FIG. 1 is a schematic representation of existing single sheet output technology now being done on "off-line" systems.
FIG. 2 is a side view schematic of a recirculating folder direct mail system in accordance with the present invention.
FIG. 3 is a side view schematic of an alternative embodiment of the present invention that includes a slitter.
The present invention will hereinafter be described in connection with a preferred embodiment, however, it will be understood that it is not intended to limit the invention to that embodiment. On the contrary, it is intended to cover all alternatives, modifications and equivalents as may be included in the spirit and scope of the invention as defined by the appended claims.
For a general understanding of the features of the present invention, reference is had to the drawings. In the drawings, like reference numerals have been used throughout to designate identical elements.
It should be understood that when the above-mentioned patents were issued the recirculating folding system of a present invention would have been of little value. This is because electronic printers did not exist when the patents were issued and the entire folding and nesting process was done "off-line" with multiple feeders for the various documents. With electronic printers, it is now possible to feed one sheet with billing information, followed by another printed with advertisements, followed with another (large size sheet) printed with address and postage information. The recirculating folder system of the present invention when used with an electronic printing system facilitates a complete automation of the inserting and enveloping operations with less hardware than previous systems. In short, this system allows the delivery of ready to mail envelopes, filled with single or multiple insertions, directly from an electronic printer with no operator involvement or additional feeders required to achieve the nesting/inserting process.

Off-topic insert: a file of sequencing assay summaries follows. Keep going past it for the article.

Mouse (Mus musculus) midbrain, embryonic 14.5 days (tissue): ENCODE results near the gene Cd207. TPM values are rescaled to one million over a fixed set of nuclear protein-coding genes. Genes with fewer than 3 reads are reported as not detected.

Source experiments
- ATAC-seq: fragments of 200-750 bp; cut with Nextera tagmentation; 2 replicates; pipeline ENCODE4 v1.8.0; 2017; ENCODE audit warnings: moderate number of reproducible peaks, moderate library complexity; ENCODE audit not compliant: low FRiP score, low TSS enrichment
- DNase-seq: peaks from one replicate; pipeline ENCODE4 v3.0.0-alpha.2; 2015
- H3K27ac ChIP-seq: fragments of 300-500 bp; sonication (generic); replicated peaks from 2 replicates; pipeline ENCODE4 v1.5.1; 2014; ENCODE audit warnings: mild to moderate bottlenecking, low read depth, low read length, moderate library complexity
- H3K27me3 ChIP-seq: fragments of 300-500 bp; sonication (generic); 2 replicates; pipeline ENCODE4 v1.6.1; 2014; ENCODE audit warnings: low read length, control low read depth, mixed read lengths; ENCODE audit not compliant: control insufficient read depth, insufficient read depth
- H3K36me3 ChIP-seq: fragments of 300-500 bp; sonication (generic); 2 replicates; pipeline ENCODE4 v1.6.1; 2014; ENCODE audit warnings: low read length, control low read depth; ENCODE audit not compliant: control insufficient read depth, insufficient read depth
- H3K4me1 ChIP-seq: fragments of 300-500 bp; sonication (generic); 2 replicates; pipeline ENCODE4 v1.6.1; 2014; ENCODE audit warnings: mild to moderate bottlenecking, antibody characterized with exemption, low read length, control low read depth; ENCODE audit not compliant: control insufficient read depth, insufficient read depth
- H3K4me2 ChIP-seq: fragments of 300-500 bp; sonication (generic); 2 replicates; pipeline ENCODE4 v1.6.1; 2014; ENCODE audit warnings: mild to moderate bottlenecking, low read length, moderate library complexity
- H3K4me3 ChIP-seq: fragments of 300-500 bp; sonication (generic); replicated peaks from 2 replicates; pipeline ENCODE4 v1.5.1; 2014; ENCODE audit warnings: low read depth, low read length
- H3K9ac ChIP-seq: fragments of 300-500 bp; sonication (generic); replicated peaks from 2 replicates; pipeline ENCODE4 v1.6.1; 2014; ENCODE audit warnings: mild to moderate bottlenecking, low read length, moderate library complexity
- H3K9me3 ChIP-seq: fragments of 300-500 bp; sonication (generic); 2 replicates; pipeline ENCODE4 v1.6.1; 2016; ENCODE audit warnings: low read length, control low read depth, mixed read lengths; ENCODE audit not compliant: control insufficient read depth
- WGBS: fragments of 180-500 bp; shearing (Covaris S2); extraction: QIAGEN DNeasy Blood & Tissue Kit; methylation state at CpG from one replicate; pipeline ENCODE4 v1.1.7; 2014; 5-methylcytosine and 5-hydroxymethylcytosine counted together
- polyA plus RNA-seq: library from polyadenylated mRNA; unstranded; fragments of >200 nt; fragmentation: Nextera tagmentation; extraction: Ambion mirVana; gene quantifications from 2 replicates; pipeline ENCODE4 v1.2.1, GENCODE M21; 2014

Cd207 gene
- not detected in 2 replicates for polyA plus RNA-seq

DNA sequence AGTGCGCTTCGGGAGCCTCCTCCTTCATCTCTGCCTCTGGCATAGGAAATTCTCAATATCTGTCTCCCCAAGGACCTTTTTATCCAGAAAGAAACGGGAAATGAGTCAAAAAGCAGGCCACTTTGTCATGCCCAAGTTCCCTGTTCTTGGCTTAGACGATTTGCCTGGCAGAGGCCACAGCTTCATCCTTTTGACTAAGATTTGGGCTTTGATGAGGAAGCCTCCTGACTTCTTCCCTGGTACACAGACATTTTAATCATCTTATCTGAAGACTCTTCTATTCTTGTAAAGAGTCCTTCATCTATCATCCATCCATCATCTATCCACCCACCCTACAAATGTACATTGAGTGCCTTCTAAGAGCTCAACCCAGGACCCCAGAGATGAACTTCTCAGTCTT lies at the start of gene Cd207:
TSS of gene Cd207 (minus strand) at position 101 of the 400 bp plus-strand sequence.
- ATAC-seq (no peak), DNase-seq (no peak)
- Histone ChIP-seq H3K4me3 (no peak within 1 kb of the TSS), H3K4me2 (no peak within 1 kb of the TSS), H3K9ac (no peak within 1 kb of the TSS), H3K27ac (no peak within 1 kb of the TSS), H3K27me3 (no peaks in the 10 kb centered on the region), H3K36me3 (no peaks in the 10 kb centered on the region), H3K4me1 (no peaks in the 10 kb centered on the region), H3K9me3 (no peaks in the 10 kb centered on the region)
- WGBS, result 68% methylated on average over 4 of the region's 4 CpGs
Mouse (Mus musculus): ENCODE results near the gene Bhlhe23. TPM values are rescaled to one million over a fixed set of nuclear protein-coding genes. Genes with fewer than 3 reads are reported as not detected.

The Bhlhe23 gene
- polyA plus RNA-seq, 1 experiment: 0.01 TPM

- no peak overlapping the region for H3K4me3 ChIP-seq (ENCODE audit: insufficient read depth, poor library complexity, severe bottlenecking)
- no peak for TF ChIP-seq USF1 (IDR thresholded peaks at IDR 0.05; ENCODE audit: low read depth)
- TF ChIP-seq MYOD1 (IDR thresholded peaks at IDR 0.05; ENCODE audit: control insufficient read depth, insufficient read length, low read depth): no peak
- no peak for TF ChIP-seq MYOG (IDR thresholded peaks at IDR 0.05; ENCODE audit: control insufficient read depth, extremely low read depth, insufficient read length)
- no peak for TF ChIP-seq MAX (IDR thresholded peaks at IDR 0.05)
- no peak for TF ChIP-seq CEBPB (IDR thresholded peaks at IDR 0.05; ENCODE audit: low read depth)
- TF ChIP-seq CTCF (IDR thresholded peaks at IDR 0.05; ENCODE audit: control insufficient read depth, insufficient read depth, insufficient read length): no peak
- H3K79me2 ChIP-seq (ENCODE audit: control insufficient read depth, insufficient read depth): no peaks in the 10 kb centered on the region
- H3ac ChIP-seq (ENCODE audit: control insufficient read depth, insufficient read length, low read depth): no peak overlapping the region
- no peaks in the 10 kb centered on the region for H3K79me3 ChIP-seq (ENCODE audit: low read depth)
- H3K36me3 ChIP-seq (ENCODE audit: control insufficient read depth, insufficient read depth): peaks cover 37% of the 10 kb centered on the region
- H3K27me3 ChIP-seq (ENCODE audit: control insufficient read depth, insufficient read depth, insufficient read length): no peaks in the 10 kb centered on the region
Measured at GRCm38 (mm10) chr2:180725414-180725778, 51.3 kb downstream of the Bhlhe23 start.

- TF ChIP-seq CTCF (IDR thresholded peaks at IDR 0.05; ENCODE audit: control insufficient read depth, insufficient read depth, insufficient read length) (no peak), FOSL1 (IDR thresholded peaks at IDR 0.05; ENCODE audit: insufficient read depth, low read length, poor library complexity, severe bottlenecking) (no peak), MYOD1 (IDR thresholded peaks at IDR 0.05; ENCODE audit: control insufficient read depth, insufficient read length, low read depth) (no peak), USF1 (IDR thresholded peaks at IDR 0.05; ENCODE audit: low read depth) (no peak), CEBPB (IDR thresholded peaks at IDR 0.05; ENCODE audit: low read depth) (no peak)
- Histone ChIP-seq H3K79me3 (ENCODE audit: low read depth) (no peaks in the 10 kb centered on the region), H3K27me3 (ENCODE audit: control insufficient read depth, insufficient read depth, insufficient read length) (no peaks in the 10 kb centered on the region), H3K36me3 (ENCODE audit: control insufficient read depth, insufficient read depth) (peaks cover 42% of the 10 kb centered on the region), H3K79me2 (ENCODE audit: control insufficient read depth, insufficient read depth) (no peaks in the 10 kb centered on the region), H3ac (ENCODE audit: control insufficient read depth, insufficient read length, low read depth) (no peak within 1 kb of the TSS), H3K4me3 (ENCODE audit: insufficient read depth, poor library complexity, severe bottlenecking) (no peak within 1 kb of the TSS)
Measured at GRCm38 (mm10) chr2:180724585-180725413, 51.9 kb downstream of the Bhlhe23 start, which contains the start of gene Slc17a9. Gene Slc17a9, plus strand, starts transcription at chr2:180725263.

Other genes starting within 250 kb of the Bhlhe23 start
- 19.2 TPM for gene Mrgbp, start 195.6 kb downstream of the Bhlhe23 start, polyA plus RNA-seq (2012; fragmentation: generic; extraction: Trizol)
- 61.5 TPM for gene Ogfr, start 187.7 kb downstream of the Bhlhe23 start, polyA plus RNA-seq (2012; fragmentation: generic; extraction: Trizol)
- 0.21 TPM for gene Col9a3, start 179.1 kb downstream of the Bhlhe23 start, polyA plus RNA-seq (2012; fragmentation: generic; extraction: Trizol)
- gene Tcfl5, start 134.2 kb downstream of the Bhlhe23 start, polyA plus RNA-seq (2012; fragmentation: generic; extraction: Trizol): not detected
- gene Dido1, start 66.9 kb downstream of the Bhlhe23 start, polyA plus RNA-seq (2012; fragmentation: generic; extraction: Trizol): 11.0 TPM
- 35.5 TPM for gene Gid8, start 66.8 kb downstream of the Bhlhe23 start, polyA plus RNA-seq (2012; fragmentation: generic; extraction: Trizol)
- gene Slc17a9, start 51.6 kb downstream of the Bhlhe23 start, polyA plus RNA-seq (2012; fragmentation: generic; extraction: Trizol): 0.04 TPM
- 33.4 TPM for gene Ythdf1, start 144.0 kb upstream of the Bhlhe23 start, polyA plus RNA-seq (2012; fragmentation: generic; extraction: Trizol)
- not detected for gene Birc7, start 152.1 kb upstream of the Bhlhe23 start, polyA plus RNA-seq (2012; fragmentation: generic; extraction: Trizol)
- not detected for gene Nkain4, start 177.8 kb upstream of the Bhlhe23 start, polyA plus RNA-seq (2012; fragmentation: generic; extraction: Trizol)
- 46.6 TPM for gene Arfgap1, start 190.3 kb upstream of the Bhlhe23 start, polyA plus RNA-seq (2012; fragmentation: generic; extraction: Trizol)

The "on-line" recirculating folder apparatus 100 of the present invention as shown in FIG. 2 comprises a conventional sheet turning station 110, such as in U.S. application Ser. No. 07/227,381 filed Aug. 2, 1988, entitled Sheet Turning and Registration System, assigned to the same assignee as the present application and is included herein by reference as well as the references cited therein. Turning station 110 accepts sheets from a conventional printer (not shown) with the long edge as the lead edge and turns each sheet so that its lead edge will be its short edge, i.e., for an 81/2"×11" sheet, the lead edge will exit the printer with the 11" edge of the sheet as the lead edge and the sheet is turned in a conventional manner until the 81/2" edge is the leading edge. Sheets entering the folding apparatus 100 are compiled in a conventional compiler 115 and fed individually therefrom by feed rolls 116 and 117 short edge first to drive roll 120 that cooperates with idler roll 122 to drive each sheet into first fold plate 130 and against first folding gate 132. Continued driving of the sheet by drive roll 120 causes the sheet to be forced into a nip formed between drive roll 120 and idler roll 124 creating a first fold in the sheet and into a second folding chamber 140. As drive roll 120 continues to rotate, the sheet is driven by drive roll 120 into a nip formed by drive roll 126 and idler roll 124 thereby placing a second fold in the sheet. The now twice folded sheet is then forwarded past deflector 127 that is in its down or home position which allows the sheet to be transported by transport nips 128 past an insertion station 129 to pre-nesting station 160 that includes conventionally clutched or servo driven rolls 161 and 162 to ensure precise timing of the nesting/insertion operation.